• emotional safety (including positive guidance and child protection)
  • physical safety (including supervision; sleep procedures; accidents; medication; hygiene; excursion policies and procedures)
  • suitable staffing (including qualification levels; police vetting; teacher registration; ratios)
  • evacuation procedures and practices for fire and earthquake.

All early childhood services are required to promote children's health and safety and to regularly review their compliance with legal requirements.Click here to enter text.

3 Next Review

When is ERO likely to review the early childhood service again?

ERO is likely to carry out the next review in three years.

Dale Bailey

National Manager Review Services Northern Region

23 May 2013

Information about the Early Childhood Service


St Johns, Auckland

Ministry of Education profile number


Licence type

All Day Education and Care Service

Licensed under

Education (Early Childhood Services) Regulations 2008

Number licensed for

112 children, including up to 48 aged under 2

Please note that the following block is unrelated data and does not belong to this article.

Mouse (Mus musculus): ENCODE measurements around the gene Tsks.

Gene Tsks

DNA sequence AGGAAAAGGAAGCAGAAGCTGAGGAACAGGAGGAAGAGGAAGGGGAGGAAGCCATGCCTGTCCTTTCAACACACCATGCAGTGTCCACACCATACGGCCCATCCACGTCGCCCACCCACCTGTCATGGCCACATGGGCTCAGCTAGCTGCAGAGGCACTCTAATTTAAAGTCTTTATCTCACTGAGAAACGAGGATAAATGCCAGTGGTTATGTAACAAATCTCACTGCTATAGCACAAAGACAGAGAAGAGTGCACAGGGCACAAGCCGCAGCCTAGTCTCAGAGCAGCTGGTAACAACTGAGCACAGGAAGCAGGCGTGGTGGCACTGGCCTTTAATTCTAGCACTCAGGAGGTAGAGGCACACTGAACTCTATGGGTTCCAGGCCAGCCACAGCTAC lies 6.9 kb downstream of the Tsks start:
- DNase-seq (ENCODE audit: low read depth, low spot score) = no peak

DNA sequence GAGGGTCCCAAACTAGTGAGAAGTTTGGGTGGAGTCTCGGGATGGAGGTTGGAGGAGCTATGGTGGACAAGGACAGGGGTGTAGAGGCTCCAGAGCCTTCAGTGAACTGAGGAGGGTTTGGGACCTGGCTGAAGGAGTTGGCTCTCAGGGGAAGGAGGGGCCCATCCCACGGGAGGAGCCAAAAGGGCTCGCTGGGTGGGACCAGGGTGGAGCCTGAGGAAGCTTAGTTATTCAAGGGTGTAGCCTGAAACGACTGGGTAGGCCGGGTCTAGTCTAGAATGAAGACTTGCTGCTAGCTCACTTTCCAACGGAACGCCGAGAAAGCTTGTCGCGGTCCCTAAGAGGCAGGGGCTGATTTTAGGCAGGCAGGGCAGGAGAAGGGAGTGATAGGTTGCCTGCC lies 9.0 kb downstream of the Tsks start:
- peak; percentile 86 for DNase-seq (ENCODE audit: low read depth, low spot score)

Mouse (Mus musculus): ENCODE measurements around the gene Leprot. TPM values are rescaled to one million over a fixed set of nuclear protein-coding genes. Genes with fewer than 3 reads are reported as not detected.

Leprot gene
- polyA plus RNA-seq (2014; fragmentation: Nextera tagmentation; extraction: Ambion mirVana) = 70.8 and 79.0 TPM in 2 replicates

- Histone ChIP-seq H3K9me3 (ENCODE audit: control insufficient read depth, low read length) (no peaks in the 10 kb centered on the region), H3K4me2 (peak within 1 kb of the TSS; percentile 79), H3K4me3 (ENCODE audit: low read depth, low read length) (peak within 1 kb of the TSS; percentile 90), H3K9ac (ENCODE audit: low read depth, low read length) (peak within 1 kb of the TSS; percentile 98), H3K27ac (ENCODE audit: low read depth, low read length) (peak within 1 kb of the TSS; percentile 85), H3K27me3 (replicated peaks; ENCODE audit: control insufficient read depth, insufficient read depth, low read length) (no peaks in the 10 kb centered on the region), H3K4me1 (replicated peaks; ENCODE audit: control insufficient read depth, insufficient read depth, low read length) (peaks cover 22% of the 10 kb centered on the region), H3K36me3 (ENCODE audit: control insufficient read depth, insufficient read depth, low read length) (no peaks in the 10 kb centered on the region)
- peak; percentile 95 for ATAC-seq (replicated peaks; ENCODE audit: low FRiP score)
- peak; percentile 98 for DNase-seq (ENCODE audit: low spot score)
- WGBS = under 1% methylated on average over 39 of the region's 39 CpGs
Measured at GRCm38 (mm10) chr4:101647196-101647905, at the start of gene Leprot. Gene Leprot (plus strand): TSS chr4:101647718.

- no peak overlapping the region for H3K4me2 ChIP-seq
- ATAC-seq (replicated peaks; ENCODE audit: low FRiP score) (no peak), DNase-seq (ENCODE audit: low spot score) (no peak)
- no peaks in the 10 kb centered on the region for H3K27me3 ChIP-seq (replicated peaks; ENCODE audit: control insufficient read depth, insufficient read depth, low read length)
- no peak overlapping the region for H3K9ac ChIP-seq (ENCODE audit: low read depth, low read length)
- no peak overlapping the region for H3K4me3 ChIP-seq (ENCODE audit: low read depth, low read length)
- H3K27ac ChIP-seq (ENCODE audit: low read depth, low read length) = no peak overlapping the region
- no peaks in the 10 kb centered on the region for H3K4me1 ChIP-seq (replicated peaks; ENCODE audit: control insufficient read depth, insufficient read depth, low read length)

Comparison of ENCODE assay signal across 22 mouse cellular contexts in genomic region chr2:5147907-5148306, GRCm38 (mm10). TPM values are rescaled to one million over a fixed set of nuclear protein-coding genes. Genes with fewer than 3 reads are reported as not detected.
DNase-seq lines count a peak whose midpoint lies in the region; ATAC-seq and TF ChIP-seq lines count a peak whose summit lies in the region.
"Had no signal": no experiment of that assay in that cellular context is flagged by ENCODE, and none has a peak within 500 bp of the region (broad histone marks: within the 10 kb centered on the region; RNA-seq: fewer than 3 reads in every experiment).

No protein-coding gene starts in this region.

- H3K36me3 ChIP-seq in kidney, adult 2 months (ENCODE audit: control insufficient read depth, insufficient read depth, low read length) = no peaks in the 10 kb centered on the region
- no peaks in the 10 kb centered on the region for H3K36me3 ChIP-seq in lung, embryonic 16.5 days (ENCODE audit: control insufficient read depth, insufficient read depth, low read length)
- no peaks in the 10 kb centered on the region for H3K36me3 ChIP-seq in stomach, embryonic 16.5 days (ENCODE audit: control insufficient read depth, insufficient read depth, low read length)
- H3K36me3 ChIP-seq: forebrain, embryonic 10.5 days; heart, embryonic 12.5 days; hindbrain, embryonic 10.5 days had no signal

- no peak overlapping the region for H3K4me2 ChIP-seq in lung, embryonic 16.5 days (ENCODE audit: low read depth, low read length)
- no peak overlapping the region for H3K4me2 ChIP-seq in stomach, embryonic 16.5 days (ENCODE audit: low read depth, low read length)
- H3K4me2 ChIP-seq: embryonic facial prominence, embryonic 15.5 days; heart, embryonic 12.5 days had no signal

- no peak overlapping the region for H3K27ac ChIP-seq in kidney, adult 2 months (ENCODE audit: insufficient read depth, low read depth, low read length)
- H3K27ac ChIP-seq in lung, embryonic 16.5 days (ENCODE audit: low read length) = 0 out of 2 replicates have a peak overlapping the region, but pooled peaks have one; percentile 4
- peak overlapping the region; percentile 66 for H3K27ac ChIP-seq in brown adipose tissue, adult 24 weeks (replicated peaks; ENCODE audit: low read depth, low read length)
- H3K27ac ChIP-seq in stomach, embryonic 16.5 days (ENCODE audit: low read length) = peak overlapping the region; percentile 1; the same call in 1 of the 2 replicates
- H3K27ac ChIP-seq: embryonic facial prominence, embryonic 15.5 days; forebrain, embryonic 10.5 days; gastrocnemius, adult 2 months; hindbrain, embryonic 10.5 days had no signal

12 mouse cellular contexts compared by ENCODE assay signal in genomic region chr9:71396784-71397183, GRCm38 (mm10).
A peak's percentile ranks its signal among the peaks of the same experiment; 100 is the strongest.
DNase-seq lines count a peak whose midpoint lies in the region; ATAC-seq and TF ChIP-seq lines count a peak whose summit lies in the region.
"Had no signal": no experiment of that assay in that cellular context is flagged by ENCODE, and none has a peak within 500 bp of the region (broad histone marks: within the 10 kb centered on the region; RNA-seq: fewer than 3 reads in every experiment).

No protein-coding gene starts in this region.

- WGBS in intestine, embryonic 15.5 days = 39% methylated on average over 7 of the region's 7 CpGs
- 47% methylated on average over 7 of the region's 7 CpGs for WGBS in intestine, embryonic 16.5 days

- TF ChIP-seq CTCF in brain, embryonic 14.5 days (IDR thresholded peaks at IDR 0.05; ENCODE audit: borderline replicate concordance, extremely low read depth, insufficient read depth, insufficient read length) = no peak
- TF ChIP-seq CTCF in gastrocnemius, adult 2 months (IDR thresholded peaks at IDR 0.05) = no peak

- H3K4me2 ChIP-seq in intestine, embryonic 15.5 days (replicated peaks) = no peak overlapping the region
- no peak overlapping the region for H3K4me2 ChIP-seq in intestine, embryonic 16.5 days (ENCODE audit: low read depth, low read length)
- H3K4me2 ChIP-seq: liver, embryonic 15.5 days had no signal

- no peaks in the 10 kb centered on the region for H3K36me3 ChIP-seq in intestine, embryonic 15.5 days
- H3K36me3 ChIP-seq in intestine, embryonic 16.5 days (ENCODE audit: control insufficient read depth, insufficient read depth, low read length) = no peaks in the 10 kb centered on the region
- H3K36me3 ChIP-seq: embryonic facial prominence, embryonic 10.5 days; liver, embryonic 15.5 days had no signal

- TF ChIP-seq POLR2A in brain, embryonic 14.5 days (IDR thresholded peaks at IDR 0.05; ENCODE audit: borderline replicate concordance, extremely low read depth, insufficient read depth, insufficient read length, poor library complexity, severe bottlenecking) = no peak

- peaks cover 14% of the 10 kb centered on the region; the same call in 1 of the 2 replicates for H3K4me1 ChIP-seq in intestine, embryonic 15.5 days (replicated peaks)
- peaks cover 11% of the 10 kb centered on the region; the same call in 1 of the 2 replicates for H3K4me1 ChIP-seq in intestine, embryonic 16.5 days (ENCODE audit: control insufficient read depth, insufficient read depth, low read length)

Service roll


Gender composition

Girls 59% Boys 41%

Ethnic composition

NZ European/Pākehā


Other European


Other Asian












Percentage of qualified teachers


Reported ratios of staff to children

Under 2


Exceeds minimum requirements


Over 2


Exceeds minimum requirements

Review team on site

March 2013

Date of this report

23 May 2013

Most recent ERO report(s)

No previous ERO reports 


General Information about Early Childhood Reviews

About ERO Reviews

The Education Review Office (ERO) is the New Zealand government department that reviews schools and early childhood services throughout New Zealand.

Review focus

ERO's education reviews in early childhood services focus on the factors that contribute to positive learning outcomes for children. ERO evaluates how well placed the service is to make and sustain improvements for the benefit of all children at the service. To reach these findings ERO considers:

Pou Whakahaere – how the service determines its vision, philosophy and direction to ensure positive outcomes for children

Pou Ārahi – how leadership is enacted to enhance positive outcomes for children

Mātauranga – whose knowledge is valued and how the curriculum is designed to achieve positive outcomes for children

Tikanga whakaako – how approaches to teaching and learning respond to diversity and support positive outcomes for children.

Within these areas ERO considers the effectiveness of self review and partnerships with parents and whānau.

Review Coverage

ERO reviews do not cover every aspect of service performance and each ERO report may cover different issues. The aim is to provide information on aspects that are central to positive outcomes for children and useful to the service.